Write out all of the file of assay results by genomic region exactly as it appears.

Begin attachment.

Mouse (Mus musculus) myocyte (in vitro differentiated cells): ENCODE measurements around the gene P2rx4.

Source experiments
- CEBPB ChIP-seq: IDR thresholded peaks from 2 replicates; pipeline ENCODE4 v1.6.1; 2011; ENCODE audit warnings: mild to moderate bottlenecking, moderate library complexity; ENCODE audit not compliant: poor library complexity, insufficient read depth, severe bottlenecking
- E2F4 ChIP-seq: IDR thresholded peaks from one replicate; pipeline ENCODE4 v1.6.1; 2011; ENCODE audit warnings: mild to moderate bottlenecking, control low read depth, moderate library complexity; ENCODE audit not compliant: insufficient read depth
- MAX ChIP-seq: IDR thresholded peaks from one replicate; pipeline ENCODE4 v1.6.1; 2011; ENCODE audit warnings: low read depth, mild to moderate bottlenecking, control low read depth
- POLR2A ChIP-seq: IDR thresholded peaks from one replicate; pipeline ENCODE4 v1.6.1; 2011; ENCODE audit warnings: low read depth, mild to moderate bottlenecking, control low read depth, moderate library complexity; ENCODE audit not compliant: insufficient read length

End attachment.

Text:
Mouse (Mus musculus) myocyte (in vitro differentiated cells): ENCODE measurements around the gene P2rx4.

Source experiments
- CEBPB ChIP-seq: IDR thresholded peaks from 2 replicates; pipeline ENCODE4 v1.6.1; 2011; ENCODE audit warnings: mild to moderate bottlenecking, moderate library complexity; ENCODE audit not compliant: poor library complexity, insufficient read depth, severe bottlenecking
- E2F4 ChIP-seq: IDR thresholded peaks from one replicate; pipeline ENCODE4 v1.6.1; 2011; ENCODE audit warnings: mild to moderate bottlenecking, control low read depth, moderate library complexity; ENCODE audit not compliant: insufficient read depth
- MAX ChIP-seq: IDR thresholded peaks from one replicate; pipeline ENCODE4 v1.6.1; 2011; ENCODE audit warnings: low read depth, mild to moderate bottlenecking, control low read depth
- POLR2A ChIP-seq: IDR thresholded peaks from one replicate; pipeline ENCODE4 v1.6.1; 2011; ENCODE audit warnings: low read depth, mild to moderate bottlenecking, control low read depth, moderate library complexity; ENCODE audit not compliant: insufficient read length